A Summer Institute for educators
July 7-11, 2014
ELEMENTARY & MIDDLE SCHOOL
Analyzing Islamic Art by Michael Sears
Students will select one piece of Islamic art from the Metropolitan Museum of Art website and complete an art analysis worksheet.
How the Silk Road Helped Spread Contributions of Muslim Civilization by Roberta Robinson
This inquiry is intended to make connections between the Silk Road and the spread of some of the contributions of Muslim civilization through the interaction between traders and travelers along the Silk Road.
THREE ISLAMIC EMPIRES: INQUIRY USING GRAPHIC ORGANIZERS by Hyweda Tajiddin
The religion of Islam gradually spread across the Arabian Peninsula, west into Persia (Iran), and southwest into India. Not only did conquest create converts to the new religion, but trade became the ultimate transmission tool that facilitated new Islamic Empires. Unfortunately, internecine divides the religion causing civil wars beginning approximately 650 CE to this day. Students will use a graphic organizer that uses titles and subtitles of informational text during reading in order to analyze conflicts between the Ottoman and Safavid empires as they embraced either the Sunni and Shi’a belief while the Mughal Empire experienced an era of tolerance under Akbar the Great.
Comparing Women’s Biographies in Middle Eastern Historical Context by Jim Misencik
The emphasis will be on analyzing continuity and change as it is observed across time and cultures in the biographies of two women in order to understand how different world historical processes create opportunities and constraints. Students will have background information outlining the mid-19th to early-20th century world historical context in Egypt and Iran. Then they will have read the narrative of Shemsigul, a slave woman who is able to sue the slave dealer who had brought her to Cairo. Finally, students will have read the narrative of Bibi Maryam, an elite tribal woman who escorts the German “Lawrence of Arabia” into her tribal lands during WWI against the interests of the Qajar Dynasty, the British and her own powerful husband.
Lessons from the Qur’an by Timothy Curtis
This is an inquiry lesson designed to teach students about the fact that different religious groups emerge because of different interpretations of scripture.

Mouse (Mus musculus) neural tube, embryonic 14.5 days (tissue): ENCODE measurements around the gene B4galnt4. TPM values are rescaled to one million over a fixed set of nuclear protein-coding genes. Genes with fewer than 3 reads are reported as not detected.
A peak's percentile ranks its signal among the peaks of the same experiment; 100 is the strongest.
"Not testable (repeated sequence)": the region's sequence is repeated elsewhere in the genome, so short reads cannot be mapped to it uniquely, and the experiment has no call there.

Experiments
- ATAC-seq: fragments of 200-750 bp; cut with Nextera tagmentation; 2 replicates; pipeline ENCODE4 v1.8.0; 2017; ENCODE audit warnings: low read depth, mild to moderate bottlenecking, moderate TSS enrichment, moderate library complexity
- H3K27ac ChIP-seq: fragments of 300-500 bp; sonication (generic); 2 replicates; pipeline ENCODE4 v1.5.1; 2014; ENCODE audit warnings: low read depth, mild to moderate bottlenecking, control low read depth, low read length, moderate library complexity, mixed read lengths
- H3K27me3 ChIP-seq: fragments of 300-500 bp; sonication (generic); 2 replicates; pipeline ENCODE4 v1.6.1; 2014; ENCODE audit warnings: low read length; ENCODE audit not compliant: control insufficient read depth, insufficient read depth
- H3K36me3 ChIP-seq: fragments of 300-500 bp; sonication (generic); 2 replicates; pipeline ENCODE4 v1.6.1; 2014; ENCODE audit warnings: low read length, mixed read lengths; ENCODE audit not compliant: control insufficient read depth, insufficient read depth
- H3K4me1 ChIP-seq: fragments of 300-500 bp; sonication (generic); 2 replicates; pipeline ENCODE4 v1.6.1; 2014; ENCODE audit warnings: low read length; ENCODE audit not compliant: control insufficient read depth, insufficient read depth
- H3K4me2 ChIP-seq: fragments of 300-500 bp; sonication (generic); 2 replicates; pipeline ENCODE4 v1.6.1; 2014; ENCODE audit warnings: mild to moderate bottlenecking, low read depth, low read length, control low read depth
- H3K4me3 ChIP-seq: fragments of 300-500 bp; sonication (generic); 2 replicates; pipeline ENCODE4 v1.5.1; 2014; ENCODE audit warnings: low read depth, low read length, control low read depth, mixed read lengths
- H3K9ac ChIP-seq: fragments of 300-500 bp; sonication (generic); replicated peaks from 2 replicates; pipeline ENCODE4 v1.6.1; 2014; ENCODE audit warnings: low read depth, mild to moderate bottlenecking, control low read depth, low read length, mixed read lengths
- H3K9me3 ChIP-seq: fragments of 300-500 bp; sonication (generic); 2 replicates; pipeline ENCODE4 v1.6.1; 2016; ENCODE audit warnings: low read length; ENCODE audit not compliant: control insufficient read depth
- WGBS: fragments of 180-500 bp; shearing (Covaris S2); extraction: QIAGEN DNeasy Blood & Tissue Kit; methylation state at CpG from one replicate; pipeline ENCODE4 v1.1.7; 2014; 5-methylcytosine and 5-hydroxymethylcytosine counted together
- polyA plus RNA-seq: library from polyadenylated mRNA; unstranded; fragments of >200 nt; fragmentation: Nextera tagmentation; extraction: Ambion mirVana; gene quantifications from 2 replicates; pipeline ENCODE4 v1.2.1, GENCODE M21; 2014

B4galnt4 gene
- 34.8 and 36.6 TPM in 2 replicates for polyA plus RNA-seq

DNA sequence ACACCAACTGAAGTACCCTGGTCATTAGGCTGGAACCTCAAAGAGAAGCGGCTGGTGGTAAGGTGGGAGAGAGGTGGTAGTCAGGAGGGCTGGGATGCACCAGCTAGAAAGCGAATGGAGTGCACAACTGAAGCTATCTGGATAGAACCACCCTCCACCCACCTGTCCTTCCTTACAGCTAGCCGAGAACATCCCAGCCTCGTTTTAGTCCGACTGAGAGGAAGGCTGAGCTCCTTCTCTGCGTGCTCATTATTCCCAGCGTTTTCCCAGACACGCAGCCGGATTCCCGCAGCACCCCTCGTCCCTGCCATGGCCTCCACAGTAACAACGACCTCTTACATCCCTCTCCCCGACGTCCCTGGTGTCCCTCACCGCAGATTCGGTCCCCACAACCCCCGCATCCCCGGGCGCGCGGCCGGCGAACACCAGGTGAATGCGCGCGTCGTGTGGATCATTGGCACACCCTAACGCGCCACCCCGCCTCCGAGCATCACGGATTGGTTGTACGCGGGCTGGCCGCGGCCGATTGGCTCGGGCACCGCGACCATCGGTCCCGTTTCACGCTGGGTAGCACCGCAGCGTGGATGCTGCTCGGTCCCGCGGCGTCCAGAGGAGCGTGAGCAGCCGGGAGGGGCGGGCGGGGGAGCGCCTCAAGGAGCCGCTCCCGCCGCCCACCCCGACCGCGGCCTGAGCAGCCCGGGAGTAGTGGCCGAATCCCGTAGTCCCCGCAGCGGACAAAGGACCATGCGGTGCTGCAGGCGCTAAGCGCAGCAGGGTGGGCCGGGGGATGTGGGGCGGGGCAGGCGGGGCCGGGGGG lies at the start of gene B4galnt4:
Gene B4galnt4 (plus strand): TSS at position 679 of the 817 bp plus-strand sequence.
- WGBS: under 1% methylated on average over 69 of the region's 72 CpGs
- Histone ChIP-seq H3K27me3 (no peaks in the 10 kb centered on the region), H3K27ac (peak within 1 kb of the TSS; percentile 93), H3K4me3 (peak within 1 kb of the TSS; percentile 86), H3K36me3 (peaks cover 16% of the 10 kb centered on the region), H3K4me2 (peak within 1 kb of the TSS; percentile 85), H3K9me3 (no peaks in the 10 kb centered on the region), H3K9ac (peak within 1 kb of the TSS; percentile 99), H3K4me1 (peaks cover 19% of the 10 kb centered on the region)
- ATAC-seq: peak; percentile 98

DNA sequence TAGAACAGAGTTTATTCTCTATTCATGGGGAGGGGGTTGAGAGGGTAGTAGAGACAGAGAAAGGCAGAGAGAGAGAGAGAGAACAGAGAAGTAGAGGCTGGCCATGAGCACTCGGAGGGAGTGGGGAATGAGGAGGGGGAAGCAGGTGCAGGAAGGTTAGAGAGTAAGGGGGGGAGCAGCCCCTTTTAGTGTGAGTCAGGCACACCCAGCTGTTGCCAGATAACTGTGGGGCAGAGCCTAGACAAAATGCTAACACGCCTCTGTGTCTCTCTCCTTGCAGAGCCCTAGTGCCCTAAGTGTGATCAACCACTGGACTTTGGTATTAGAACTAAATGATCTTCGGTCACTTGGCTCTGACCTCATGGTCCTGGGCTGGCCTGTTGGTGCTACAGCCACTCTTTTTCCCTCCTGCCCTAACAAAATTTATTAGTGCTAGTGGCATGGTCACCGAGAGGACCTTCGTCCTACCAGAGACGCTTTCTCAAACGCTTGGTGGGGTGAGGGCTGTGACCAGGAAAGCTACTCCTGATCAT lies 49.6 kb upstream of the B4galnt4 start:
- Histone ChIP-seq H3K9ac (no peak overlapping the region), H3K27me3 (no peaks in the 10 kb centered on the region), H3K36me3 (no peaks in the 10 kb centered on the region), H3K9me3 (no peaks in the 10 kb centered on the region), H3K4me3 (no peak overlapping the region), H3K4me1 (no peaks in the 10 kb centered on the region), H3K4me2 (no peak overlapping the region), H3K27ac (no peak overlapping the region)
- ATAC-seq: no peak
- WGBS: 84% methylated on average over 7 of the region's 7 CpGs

Journeys into the Islamic World by Lisa Finnegan
Students will look at pieces of art work from the Islamic world. They will discover some of the aspects of the Islamic religion through observing the pieces of art work and discussing their interpretations. They will uncover vocabulary words they need to know in French in order to discuss the images. Students will then be given the 5 pillars of Islam and will be asked in what ways the works reflect the basic tenets of Islam.
Perceptions of Women in the World by Lynn Brown
In this lesson students will look at multiple perspectives on women in Islam, evaluating the way Muslim women are portrayed in Western media and weighing that against the way that Muslim women see themselves in different areas of the world. Students will be given opportunities to interact with several different forms of media and primary sources, (including photographs, Qur’anic translations, a song, documentary footage, and Gallop Poll statistics from Islamic society). Students will be expected to interact with their given media and with one another, discussing and drawing conclusions from each source, as well as developing compelling questions that each source leads them to wonder.
Breaking Down Misperceptions Concerning Political Islam by Bill Topich
The purpose of this lesson is to breakdown numerous stereotypes and biases concerning Political Islam. In the post-911 political environment media coverage has distorted Islam, creating misunderstandings and at times breeding intolerance. This unit will analyze the stereotypes and provide clarity regarding the religion as well as political motivations of Islamic movements globally.
Three New Ways to Teach About Islam: Conversion, Accommodation and Chains of Transmission by Bob Osborne
In this lesson, students will learn there was a constant process of cross cultural interaction that went on for hundreds of years across regions, countries, empires and oceans with Islam as a catalyst. Islamic ideals are represented in architecture, art, language and cultural practices that exist today across the globe.
Terrorism & U.S. Foreign Policy Unit: What is “Jihad” Anyway? By Deborah Zimmerman
This lesson starts with a discussion and images of the different meanings of the word, “jihad”. Then, it progresses to student comparison of the meanings of Osama bin Laden’s “Declaration of Jihad against Americans” (1996) and President George W. Bush’s “Address to Congress and the Nation on Terrorism,” dated September 20, 2001. Finally, each student creates a “Pinterest” board of his/her understanding of either speech with visual images and written commentary.
Micro-Talk Project by PowerPoint:
Micro-Talk Projects Published on YouTube:
Using “On Common Ground” to teach about Islam by Amy Foster
The Story of Qur’an: Compilation, Transmission & Preservation by Hafiz Ikhas Ansari
Islam & China by Peter Patsouris
Meeting the Healthcare Needs of American Muslims